In Memoriam: Jake Burton Carpenter

Jake Burton slashes a turn through the corn in the late 1970s. [Photo] Courtesy Burton Snowboards

Like many snowboarders over the history of our sport, my first board was a Burton. More specifically, it was a hand-me-down ’98 122 Chopper that I got from my older brother in fifth grade. It was deep orange, banged up and beautiful. A graphic of a half-eaten carrot graced the base, which I remember I found amusing and a little bit creepy. We lived hours from the snow, and trips to Tahoe were fewer than I’d like. Sometimes, I’d pull out the board from its home underneath my bunk bed, set it in the middle of my bedroom floor, and just stare at it—that was enough to get me dreaming about the unparalleled euphoria that came when the Chopper and I made the trek to the mountains. Sadly, Jake Burton Carpenter, the man responsible for the love of snowboarding that so many of us share, passed away on Wednesday night.

Carpenter was 65 and succumbed to his second bout with testicular cancer. He is survived by his wife Donna Carpenter (Burton’s CEO), as well as their three sons, Timi, George and Taylor. For over four decades, Carpenter was the visionary who shaped snowboarding more than any other. Inspired by the infamous “Snurfer” toy and figuring he could make some money by selling snowboards, Carpenter started Burton out of his Vermont barn in 1977. Supply quickly outpaced demand, and even from the barnyard workshop, Burton was producing more boards than they could sell.

To grow the sport, Carpenter began knocking on Vermont ski resorts’ doors and eventually convinced them to let in his ragtag crew of snowboarders. In a no-holds-barred interview with Snowboarder Magazine’s Pat Bridges, Carpenter said that getting snowboarders access to Stratton in 1984 “was our big break.” (Burton would go on to host the U.S. Open of Snowboarding at Stratton for 27 years.) He noted that snowboarders were “always held to a higher standard. You know, every skier could be smoking weed, getting drunk on the hill, but if a snowboarder did it they were banned for life, and maybe even snowboarding was banned there forever.” While Carpenter is best known for developing snowboards, the sport wouldn’t be what it is today if he didn’t develop snowboarding itself.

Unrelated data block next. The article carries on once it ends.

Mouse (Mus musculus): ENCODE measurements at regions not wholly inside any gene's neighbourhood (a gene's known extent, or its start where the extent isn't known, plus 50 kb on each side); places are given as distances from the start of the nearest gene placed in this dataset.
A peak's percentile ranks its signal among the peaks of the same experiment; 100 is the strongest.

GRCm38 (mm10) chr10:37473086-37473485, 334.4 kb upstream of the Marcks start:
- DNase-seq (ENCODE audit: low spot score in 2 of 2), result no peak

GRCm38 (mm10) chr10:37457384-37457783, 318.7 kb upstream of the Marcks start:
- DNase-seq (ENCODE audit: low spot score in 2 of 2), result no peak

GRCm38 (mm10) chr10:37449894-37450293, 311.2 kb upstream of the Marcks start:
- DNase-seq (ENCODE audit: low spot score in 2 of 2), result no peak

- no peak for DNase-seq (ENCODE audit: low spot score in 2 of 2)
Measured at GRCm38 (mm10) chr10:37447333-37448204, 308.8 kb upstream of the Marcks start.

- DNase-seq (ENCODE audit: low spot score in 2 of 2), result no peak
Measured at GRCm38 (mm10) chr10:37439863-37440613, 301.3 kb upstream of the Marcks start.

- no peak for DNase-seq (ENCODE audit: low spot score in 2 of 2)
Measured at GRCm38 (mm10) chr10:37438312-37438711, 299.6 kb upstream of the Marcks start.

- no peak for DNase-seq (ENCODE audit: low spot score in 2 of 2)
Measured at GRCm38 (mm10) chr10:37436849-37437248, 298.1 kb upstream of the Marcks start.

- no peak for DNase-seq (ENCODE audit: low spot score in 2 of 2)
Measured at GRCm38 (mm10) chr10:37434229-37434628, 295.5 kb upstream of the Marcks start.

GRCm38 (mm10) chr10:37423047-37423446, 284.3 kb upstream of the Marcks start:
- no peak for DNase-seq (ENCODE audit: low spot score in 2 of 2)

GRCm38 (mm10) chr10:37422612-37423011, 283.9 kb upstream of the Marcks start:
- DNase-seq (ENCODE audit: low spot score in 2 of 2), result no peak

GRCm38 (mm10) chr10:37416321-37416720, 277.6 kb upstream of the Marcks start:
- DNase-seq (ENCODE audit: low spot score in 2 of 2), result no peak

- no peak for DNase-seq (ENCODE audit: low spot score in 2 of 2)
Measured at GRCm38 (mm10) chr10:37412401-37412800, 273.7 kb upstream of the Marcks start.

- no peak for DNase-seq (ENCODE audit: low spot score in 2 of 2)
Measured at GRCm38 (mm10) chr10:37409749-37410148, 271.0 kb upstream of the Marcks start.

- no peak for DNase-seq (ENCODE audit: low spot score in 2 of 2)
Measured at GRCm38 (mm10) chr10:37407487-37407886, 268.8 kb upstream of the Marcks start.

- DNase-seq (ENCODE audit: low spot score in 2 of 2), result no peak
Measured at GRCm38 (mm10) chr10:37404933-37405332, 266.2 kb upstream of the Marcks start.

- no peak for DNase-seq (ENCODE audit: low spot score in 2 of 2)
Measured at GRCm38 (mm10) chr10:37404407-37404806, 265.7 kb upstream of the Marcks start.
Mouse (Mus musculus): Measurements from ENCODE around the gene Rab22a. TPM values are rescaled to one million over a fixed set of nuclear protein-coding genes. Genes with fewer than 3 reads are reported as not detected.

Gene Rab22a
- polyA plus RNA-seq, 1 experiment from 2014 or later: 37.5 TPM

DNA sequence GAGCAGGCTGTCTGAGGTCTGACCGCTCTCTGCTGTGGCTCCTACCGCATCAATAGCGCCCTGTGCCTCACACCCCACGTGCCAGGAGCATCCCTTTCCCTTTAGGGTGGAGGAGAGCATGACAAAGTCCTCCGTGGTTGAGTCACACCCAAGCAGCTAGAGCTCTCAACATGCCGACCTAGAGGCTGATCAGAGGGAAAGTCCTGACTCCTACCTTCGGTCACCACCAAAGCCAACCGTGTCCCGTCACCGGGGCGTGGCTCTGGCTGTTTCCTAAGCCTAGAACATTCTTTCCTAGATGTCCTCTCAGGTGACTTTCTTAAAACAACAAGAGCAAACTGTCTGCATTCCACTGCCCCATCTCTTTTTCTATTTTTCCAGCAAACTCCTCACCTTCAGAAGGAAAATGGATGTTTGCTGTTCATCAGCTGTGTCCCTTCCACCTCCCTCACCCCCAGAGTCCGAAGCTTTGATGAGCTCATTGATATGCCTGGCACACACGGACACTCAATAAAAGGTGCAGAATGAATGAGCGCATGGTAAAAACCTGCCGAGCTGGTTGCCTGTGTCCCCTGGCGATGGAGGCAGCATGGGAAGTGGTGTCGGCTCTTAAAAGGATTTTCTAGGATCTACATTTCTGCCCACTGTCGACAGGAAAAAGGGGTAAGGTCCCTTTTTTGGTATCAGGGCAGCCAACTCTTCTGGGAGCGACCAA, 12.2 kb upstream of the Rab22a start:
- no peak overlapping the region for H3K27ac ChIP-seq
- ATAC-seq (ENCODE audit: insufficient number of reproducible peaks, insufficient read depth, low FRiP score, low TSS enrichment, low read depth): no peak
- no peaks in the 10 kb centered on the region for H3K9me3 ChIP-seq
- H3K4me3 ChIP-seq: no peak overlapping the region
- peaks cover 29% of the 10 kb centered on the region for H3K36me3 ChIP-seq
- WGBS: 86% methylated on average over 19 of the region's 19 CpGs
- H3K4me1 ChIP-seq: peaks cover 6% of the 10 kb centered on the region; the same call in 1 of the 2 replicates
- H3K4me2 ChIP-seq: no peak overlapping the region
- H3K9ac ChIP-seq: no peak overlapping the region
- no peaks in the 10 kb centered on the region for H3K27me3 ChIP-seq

Burton raced competitors like Sims—as well as hungry ski brands eyeing the snowboarding market—to produce the best gear possible. Technical innovations followed over the years—wooden boards were replaced by P-Tex and metal, straight edges became curved, water-ski straps turned into real bindings with the first highbacks. Simultaneously, Burton softgoods exploded. While splitboarding never represented more than a niche market for a mega-brand like Burton, products like the Editor’s Choice-winning Flight Attendant X split, the Hitchhiker binding and Tourist boot have been consequential in on our backcountry world.

Burton’s impact on snowboarding stretched beyond product, fueled by the people that pushed the sport. Carpenter recognized that early on and partnered up with legendary freerider Craig Kelly. The athletes Burton sponsored over the years have ranged from anti-establishment icons like Terje Haakonsen and freeride authorities like Kimmy Fasani to podium regulars: Shaun White, Kelly Clark, Anna Gasser, Mark McMorris, Danny Davis and Kevin Pearce. Then there are the OGs, like Jeff Brushie, Mikey Rencz and Nicolas Muller.

Jake Burton digs in to the ’80s . [Photo] Courtesy Burton Snowboards

Now, many of these riders have taken to social media to pay their respects to the late maverick. On Instagram, Shaun White called Carpenter “the father of snowboarding,” and went on to say “Jake helped pave the way for snowboarders across the world to pursue their dreams, and his impact on snowboarding will live on in all of us.” Kevin Pearce penned, “Jake, you were an inspiration to all, and made a large impact on me. You helped to carve a path through this crazy life that has allowed me to be where I am today. Your generosity, creativity and approach towards life are a few small pieces I will carry with me forever.”

Burton certainly grew into a behemoth of a brand, one that many snowboarders love to hate—complaining that it’s too big, it’s too corporate and without soul. In that Snowboarder interview, however, Pat Bridges asks us to imagine the sport’s development without Burton, wondering, “Where would snowboarding be today?” What if Burton hadn’t been the brand to seize the market? What if it had been a ski brand, or, worse, a stockholder-beholden corporation like Nike? Burton may have blown up and become a massive, profitable business, but at the end of the day, Carpenter was there, involved, guiding the direction, whether it was from his office or hospital bed. He did his best to sell out boards without selling out the sport he loved.

Most impressive, at least to me, are not Carpenter’s business accomplishments, but the personal battles he fought. Not only did he fight cancer, but he dealt with heart surgery, a knee replacement and was paralyzed by a rare nerve disease. Both Carpenter and Donna marveled at the support they received from the Burton family and the snowboard community at large. Both of which, of course, Carpenter was integral in building.

Even after Jake Burton Carpenter’s passing, his far-reaching contributions to our sport will continue to reverberate. They’ll echo through Olympic broadcasts and trade-show floors. They’ll influence tangible elements like board design, as well as abstract ideals like riding style and attitude. And, most of all, they’ll be responsible for moments of joy and speed and freedom—the sacred moments that will cause little kids to pull snowboards out from under their beds, stare at them and dream.

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  1. Well said. RIP

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